Directions to the Gardens: Go down Wyoming to the junction with Burlison – the main gate for Albuquerque Academy. Turn east (right if you are driving north on Wyoming) and then a right in about 100 yards. Follow the road to the sign that says Lot #6, Natatorium. You can see the Natatorium on the left as it says “NATATORIUM” in big letters on the building. Turn left into the lot and park anywhere in the lot. We will meet at the bottom of the black-top lane (the junction with the parking lot). The following map (the Natatorium is #8 and the DOT Gardens is #30) will be of assistance: http://www.aa.edu/ftpimages/109/download/Campus_Map.pdf

May 4th. Meeting. “An Introduction to the Medicinal Plants of Central New Mexico.” Herbalist, landscape geographer, and native plant conservationist Dara Saville will introduce us to a few of our local medicinal plants and the varied ecosystems that they inhabit. In doing so we will explore our surroundings including the desert plains, Rio Grande Bosque, foothills, Sandia Mountains, and the urban environment by focusing on a key representative plant from each area. We will discuss the plants’ healing characteristics, extraction methods, and practical applications as well as uncover what we can learn by developing intimate relationships with them.

June 1st. Meeting.  “Sandia High School’s Coati Pond: Reconnecting New Mexico’s teenagers with Nature and our Native Plant Heritage”. Sandia High School Biology Teacher Jason Roback describes how his hands-on teaching facility helps connect high school students to nature.

June 4th. Saturday Field trip. Sandia High School’s Coati Pond.  Sandia High School Biology Teacher, Jason Roback. Leader.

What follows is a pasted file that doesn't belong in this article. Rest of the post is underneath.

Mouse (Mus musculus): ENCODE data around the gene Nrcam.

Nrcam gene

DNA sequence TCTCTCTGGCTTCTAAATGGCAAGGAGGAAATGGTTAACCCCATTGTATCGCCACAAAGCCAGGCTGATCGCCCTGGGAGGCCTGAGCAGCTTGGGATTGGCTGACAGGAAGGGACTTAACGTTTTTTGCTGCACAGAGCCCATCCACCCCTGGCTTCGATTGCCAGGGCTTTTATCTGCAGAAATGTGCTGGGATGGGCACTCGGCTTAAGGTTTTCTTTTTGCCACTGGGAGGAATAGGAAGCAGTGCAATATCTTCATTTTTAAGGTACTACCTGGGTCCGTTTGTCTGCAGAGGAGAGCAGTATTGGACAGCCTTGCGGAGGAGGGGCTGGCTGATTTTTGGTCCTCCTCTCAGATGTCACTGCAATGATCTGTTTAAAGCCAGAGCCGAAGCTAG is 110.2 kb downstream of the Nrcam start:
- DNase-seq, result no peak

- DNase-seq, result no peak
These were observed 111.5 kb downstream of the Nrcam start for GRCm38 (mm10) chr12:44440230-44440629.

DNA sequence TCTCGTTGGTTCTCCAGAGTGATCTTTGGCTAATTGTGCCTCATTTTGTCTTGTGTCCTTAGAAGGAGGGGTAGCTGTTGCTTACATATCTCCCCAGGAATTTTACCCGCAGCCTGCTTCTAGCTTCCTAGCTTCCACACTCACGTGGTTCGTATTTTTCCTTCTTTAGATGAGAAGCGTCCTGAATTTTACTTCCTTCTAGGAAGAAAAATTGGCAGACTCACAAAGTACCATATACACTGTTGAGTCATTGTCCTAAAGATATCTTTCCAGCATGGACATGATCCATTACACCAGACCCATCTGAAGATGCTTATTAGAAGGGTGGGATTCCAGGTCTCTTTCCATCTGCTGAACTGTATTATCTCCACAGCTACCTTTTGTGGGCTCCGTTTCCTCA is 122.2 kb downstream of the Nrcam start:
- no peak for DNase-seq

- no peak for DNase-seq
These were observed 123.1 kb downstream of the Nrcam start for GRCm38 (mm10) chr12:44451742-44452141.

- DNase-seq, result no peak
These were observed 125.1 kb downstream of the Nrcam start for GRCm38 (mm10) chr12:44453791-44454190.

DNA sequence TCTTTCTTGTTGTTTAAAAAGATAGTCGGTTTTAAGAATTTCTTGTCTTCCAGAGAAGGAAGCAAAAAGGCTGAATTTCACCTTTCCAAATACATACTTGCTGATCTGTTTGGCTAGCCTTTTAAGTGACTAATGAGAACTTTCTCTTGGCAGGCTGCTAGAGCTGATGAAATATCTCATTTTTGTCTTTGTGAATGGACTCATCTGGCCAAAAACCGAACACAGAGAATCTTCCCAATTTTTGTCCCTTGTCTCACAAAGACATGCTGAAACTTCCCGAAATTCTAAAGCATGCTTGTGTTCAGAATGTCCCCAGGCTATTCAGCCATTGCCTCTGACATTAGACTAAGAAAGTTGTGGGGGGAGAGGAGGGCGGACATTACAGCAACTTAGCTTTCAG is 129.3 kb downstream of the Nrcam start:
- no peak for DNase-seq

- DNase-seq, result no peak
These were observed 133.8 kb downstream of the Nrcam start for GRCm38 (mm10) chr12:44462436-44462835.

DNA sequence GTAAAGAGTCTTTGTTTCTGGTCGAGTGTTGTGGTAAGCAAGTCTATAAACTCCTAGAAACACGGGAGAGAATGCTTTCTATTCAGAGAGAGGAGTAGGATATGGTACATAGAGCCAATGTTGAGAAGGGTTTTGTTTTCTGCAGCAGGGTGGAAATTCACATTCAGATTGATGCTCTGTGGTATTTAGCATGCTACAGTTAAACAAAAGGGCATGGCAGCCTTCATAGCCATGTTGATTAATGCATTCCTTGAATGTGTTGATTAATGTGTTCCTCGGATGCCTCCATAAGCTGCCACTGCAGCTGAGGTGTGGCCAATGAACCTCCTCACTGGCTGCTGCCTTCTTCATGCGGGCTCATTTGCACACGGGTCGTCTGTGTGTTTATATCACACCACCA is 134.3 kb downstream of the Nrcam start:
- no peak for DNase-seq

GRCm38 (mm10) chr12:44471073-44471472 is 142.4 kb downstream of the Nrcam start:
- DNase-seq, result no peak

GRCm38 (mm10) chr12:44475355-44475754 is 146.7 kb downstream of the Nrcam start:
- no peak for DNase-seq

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FIELD TRIP MEETING (CAR POOLING) PLACES

A. SE corner of Smith’s parking lot at Tramway and Central.

B. NE corner of Wal-Mart parking lot on the east side of Coors about 0.25 miles north of I-40.

C. Albertson’s parking lot at Tramway and Academy. Park along east wall.

D. Far North Shopping Center at San Mateo and Academy. Park near Wienerschnitzel.

E. Placitas. Parking lot of grocery store in Homesteads Village Shopping Center. Directions: I-25 north from ABQ to exit 242 (second exit at Bernalillo).  Turn right and go east on Hwy 165 for about 5 miles to shopping center in Placitas on left.  To car pool to Placitas, meet at D.

F. Michael Emery Trailhead Parking Lot. Go east to the end of Spain Road (east of Tramway). At “T” intersection turn right and go 0.1 mile and turn left into parking lot.

G. Saver’s parking lot on Carlisle on NE side of Carlisle/Menaul intersection. Park behind Mattress Firm in SW corner of lot.

H. Los Lunas. SW corner of Home Depot parking lot by the tool sheds.  Directions: From ABQ drive south on I-25 to Exit 203.  Head east through 2 traffic lights.  Home Depot is on left.


Chapter Newsletters & Area Plant Lists

Albuquerque Chapter Newsletters

Albuquerque Chapter Local Plant Lists